I was getting ready for happy hour Friday and telling her about my no-spend plan for the bar: eat before I go, order water, hope no one notices.
“Go ahead,” she said. “Order a beer.”
“But Mom, that’s the whole point. I’m not supposed to spend,” I said. “It’s a sacrifice that will make me realize how much of a privilege it is to spend.”
She wasn’t convinced.
I headed over to the bar on my beater bicycle, the one I bought off Craigslist for $50. It is so old and heavy I never worry about someone cutting the lock. At the bar I kept my eyes off the fried calamari my friends had ordered and asked for a water. No one said anything or seemed to care I was “starting with a water.” Struck up a conversation about food blogging, making videos, and Ultimate Frisbee.
The waitress came back with the next round of drinks but had forgotten my water. I didn’t say anything. After she came back a second time without my water, a friend reminded her. She brought it promptly.
When it was time to go I said goodbye and grabbed my bag. I was halfway out of the bar when I remembered I had forgotten to tip the waitress, as reader Terry had berated me to do in a comment.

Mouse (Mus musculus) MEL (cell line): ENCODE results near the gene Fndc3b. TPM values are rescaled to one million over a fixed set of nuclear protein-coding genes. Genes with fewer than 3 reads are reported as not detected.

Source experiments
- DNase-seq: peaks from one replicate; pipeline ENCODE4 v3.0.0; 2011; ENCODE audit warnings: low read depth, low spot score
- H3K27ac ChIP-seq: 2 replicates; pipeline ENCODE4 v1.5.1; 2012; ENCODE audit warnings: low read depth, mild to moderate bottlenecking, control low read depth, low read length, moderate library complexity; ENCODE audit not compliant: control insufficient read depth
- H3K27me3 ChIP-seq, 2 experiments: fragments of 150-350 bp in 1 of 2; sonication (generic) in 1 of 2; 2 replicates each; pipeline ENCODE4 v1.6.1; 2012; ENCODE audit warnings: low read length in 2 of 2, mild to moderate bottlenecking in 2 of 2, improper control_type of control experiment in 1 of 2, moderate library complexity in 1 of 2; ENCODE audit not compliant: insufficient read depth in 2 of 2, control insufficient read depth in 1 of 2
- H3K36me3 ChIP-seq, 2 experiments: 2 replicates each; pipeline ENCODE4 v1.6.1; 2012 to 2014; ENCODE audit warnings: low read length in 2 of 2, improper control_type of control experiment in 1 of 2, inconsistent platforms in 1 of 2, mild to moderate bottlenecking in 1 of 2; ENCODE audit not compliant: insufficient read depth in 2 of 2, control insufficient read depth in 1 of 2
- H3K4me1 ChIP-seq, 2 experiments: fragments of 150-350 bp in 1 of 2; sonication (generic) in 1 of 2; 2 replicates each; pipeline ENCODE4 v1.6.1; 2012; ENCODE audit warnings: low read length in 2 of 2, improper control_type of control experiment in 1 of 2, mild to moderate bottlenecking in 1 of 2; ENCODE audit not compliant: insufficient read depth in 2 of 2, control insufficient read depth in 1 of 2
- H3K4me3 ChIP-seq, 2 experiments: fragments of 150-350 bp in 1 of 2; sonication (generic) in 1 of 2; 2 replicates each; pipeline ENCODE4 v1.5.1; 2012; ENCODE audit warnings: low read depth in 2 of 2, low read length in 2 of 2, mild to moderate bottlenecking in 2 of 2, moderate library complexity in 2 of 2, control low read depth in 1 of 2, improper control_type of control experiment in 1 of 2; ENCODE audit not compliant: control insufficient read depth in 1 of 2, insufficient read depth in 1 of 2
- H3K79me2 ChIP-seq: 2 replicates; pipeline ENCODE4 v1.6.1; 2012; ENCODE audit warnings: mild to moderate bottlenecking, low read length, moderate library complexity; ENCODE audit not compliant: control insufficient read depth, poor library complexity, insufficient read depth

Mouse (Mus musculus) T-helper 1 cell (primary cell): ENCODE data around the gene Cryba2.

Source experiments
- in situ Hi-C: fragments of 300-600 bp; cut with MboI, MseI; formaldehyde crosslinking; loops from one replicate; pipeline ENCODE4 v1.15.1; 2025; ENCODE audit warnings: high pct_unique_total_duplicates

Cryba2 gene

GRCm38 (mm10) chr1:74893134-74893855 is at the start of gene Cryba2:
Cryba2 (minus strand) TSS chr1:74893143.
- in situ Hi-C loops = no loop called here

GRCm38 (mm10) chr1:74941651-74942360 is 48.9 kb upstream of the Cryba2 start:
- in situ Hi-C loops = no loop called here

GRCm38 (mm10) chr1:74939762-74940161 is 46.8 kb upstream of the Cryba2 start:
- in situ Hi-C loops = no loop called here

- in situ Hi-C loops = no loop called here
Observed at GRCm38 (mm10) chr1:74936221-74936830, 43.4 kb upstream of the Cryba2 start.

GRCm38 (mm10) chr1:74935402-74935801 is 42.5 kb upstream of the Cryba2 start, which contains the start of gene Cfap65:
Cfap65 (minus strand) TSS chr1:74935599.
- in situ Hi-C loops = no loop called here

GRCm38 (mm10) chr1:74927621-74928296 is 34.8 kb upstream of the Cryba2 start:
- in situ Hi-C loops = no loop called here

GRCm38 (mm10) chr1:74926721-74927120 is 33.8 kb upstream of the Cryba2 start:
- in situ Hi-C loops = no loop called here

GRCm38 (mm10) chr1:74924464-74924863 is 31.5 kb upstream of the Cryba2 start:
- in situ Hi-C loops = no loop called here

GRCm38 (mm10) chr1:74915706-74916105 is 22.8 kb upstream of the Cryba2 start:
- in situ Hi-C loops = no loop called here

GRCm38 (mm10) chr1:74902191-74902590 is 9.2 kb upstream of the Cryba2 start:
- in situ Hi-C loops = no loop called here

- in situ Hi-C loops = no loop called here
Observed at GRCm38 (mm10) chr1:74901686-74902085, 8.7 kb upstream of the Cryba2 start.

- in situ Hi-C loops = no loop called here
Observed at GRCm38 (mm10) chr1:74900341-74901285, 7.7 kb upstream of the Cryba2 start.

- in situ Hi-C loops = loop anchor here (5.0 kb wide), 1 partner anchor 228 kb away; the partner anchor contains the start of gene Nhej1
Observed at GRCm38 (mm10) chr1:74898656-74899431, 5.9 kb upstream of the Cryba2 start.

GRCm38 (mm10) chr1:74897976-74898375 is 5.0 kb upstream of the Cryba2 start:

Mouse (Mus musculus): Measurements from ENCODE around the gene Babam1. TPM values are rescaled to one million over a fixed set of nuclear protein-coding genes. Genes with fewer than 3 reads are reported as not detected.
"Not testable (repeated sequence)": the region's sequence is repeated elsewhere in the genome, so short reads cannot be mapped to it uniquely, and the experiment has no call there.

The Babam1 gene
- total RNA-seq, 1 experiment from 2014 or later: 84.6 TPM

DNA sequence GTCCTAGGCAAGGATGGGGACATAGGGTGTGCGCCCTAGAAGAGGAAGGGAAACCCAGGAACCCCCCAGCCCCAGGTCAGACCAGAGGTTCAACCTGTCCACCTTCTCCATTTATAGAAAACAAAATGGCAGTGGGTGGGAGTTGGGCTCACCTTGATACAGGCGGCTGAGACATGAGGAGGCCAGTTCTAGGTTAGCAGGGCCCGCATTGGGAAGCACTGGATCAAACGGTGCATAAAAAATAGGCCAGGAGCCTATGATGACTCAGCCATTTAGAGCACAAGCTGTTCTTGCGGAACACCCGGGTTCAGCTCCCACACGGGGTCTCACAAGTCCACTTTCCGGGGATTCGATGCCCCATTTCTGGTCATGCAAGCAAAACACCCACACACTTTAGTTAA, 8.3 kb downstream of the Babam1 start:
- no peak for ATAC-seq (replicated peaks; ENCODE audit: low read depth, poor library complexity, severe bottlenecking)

Do you think bars are in business so you can sit there and visit? At least purchase an ice tea, sometime. That table is costing them money and the poor waitress tips. You are not the only one who has it hard but don’t make it harder on others.
Terry was harsh but his/her last sentence rang true. And it goes back to the frugal v. cheap debate. I may chose to live frugally by going on a spending moratorium, but when I force my choices on others I become cheap.
I turned around, pulled out the dollar I had brought just for this purpose, and found the waitress.
“Thank you for bringing the water,” I said.
When she saw the dollar her face turned sad.
“Oh, thank you so much,” she said in a way that I knew meant my single dollar made a difference.
It was the second time I broke the moratorium and I’m glad I did.
I don’t recommend making a regular practice of going to bars and only ordering water, but if you are on a spending moratorium, recently laid-off, or in serious money trouble, it is possible to go to a bar, enjoy your friends and spend next to nothing. If you have a guilty conscience about taking up space, go with hard drinking friends who rack up a booming tab and tip your waitress.